Committee vice-chair Craig Goldman then asked, “But, how does that get challenged, and then how is their vote null and void?”
The Director of Elections explained:
The vote will never be null and void. It’ll get challenged in an election contest, if it’s a close election. And obviously these things [the Declarations of Reasonable Impediment] will be available for folks to give to their district attorneys to follow up on. [Emphasis added by me.]
Representative Schofield pressed the issue as the hearing entered its final minutes (at the 3 hour 46 minute mark):
I realize we’re going to have a lot of illegal votes and a lot of fraudulent votes. That’s why we have voter I.D. My concern is that there are going to be a lot of people trying to thwart the [voter I.D.] law who have valid drivers’ licenses; who have passports; and are going to assert these declarations. Their votes may count in this election, but I want to make sure that when we go back to court, we’re not saying ‘oh, there’s this huge number of people that filed these declarations.’ I want to drill down and find out which one of ’em [declarations] were bogus. [Emphasis added by me.]
The Director of Elections responded, “And I’ll think you’ll be able to tell easily.” He then went on describe how one of the Declarations of Reasonable Impediment that had already been used in an off-season tax ratification election indicated that one voter had written that the “reasonable impediment” was “fascist law.”
The committee chair said: “Fascist law? They wrote that?”
What’s troubling about the exchange (aside from Representative Schofield’s counterfactual and inflammatory assertion that there’s going to be a lot of “fraudulent votes” in this election), and what should be especially troubling to the plaintiffs in the voter I.D. lawsuit, is the implication—encouraged both by Representative Schofield’s assertion that “we’re going to have a lot of illegal votes,” and by the response from the Director of Elections that voters who use the Declaration can be tracked, and possibly referred to local district attorneys for prosecution for illegal voting—that voting without an approved photo I.D. is automatically suspect.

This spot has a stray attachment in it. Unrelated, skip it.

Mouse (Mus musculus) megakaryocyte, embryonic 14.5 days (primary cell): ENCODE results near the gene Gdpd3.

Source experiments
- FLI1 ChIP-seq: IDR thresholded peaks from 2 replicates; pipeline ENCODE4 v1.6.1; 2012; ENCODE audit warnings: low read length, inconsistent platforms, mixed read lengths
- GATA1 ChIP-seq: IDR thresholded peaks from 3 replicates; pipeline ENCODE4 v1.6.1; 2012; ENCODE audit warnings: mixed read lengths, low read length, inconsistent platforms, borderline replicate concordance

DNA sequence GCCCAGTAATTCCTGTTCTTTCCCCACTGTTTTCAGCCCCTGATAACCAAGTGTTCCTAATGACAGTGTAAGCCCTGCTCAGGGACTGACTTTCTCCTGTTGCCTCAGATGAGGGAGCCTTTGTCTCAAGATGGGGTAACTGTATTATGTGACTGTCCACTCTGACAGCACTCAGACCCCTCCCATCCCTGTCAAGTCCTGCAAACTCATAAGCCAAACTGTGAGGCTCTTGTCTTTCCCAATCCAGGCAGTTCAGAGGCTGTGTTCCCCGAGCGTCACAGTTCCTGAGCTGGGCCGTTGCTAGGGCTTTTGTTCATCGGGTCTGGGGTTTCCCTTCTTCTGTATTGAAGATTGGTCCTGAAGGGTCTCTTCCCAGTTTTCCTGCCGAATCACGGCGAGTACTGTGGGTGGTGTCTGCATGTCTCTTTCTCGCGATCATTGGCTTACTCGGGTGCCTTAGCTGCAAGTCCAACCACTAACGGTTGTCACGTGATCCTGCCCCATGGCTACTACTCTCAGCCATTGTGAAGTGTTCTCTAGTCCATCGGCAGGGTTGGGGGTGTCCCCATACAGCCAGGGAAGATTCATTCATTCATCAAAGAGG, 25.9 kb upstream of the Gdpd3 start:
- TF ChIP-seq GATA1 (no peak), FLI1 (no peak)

So … why is this suggestion of potential criminal prosecution troubling?
Because it is not a stretch to imagine that statements like this could have a chilling effect — dissuading eligible, qualified voters without approved photo I.D. from voting. In other words, threatening to investigate voters who file a ￼Reasonable Impediment Declaration could end up hurting the very group of voters that the August 10, 2016, court order was intended to help.
Think I’m exaggerating about “threatening to investigate”?
On September 9, 2016, Rick Hasen, Chancellor’s Professor of Law and Political Science at the University of California, Irvine, posted a story on his Election Law Blog about the motion for enforcement of the August 10 court order filed by the private (non-Department of Justice) plaintiffs in Veasey v. Perry. These plaintiffs were reacting to this August 26, 2016, news story (as quoted in the private plaintiff’s motion):
[Harris County Clerk Stan] Stanart says he will investigate everyone who signs that form to assure they are not lying. Whether anything happens, that’s up to the [Harris County District Attorney’s Office]. But after the votes are counted and the election ends, Stanart said his office will be checking to see whether a person who signed the sworn statement has a Texas Department of Public Safety-issued ID through the DPS database.” Meagan Flynn, Harris County Clerk Will Vet Voters Who Claim to Lack Photo ID, HOUSTON PRESS, Aug. 26, 2016.